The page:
We are not only targets of terrorist attacks, but of lightning strikes as well. The world is a hazardous place. The headlines right now in France are ten children were struck by lightning at an outdoor birthday celebration leaving six seriously injured. They were in a Paris park which happens to be my favourite, the Parc Monceau. At around 3 pm today, a clap of thunder SO LOUD causing me to leap out of my chair with fright sounded over the city. It was followed by a déluge of rain.
The group of children and adults were having a birthday picnic in the park. Naturally, when the rains came, they ran for shelter under the trees. This was a mistake. As I type this, three of the children and an adult are hovering between life and death.
I’ve just googled ‘How to protect yourself in a thunderstorm’ and come up with this –
The Worst Places to Go in a Thunderstorm
If you’re caught in a thunderstorm, resist the temptation to hide under a tree. Trees are typically the tallest objects around, making them perfect targets for lightning and one of the worst places to seek shelter. If you’re near one, the lightning can jump over to you and follow your body on its way to the ground.
Conductors of electricity are highly dangerous during a storm. Avoid any electrical fences, wires or poles or industrial machinery. Water is also a conductor, so stay away from ponds, pools, puddles, streams, etc.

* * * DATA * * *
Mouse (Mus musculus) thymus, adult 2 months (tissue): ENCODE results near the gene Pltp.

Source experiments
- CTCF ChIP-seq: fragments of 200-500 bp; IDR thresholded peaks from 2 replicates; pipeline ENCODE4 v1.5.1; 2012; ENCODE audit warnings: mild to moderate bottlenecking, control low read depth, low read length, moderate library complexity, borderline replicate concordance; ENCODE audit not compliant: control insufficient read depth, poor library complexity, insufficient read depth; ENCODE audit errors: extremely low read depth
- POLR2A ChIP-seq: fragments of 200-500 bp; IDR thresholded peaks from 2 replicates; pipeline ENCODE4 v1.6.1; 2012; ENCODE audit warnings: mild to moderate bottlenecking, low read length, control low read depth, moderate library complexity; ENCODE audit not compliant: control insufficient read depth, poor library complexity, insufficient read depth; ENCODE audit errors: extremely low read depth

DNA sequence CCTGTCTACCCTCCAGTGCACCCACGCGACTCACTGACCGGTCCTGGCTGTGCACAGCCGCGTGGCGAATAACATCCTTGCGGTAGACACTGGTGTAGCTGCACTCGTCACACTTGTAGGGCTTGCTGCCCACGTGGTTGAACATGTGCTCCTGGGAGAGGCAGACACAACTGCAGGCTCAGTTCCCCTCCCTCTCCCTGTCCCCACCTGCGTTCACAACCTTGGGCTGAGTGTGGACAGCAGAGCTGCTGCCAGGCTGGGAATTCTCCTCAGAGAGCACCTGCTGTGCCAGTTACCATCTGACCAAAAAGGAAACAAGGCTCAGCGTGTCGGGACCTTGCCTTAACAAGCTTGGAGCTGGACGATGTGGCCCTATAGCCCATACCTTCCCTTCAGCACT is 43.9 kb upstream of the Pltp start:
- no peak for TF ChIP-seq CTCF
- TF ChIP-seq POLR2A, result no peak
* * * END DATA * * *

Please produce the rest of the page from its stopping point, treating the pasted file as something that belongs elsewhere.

The illustration above shows you the best position to assume if you’re caught in a storm. In a nutshell, here’s what you should know:
- Don’t lie down: If you lie down, an electrical current passing through the ground from a nearby lightning strike can pass right through your body.
- Crouch low: Crouch low so you’re not the tallest object around, and at the same time keep your feet close together with your heels touching. This will help the electricity to go in one foot and out the other. Crouch as low to the ground as you can.
- Crouch on the balls of your feet: This way, a minimal surface of your body is touching the ground and, if a lightning strike does come through you off the ground, the current will most likely travel up one leg and down the other, missing vital organs like your heart.
- Cover your ears: Placing your hands over your ears can help minimize hearing loss from the forthcoming (loud) thunder boom.
- Beware of hair standing on end or skin tingling: These are signs that a lightning strike is imminent. Get into the crouching position immediately if you feel them (but be aware that lightning may strike without these warnings).
If You Can Make It to Your Car, Go There